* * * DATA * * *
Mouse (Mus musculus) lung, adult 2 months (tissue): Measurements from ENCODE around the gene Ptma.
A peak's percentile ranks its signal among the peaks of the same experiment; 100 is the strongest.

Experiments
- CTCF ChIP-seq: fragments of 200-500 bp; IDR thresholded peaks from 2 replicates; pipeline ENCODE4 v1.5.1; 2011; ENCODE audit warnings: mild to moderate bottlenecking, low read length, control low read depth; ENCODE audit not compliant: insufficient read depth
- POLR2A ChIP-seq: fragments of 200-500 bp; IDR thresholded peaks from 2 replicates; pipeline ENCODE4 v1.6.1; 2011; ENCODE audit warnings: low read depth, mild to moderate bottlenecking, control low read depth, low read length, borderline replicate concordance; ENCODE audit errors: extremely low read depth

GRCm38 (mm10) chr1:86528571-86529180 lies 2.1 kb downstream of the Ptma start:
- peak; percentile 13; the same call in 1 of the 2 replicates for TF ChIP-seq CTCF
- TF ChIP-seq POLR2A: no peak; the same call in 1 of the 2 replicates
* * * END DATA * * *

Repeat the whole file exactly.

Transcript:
Mouse (Mus musculus) lung, adult 2 months (tissue): Measurements from ENCODE around the gene Ptma.
A peak's percentile ranks its signal among the peaks of the same experiment; 100 is the strongest.

Experiments
- CTCF ChIP-seq: fragments of 200-500 bp; IDR thresholded peaks from 2 replicates; pipeline ENCODE4 v1.5.1; 2011; ENCODE audit warnings: mild to moderate bottlenecking, low read length, control low read depth; ENCODE audit not compliant: insufficient read depth
- POLR2A ChIP-seq: fragments of 200-500 bp; IDR thresholded peaks from 2 replicates; pipeline ENCODE4 v1.6.1; 2011; ENCODE audit warnings: low read depth, mild to moderate bottlenecking, control low read depth, low read length, borderline replicate concordance; ENCODE audit errors: extremely low read depth

GRCm38 (mm10) chr1:86528571-86529180 lies 2.1 kb downstream of the Ptma start:
- peak; percentile 13; the same call in 1 of the 2 replicates for TF ChIP-seq CTCF
- TF ChIP-seq POLR2A: no peak; the same call in 1 of the 2 replicates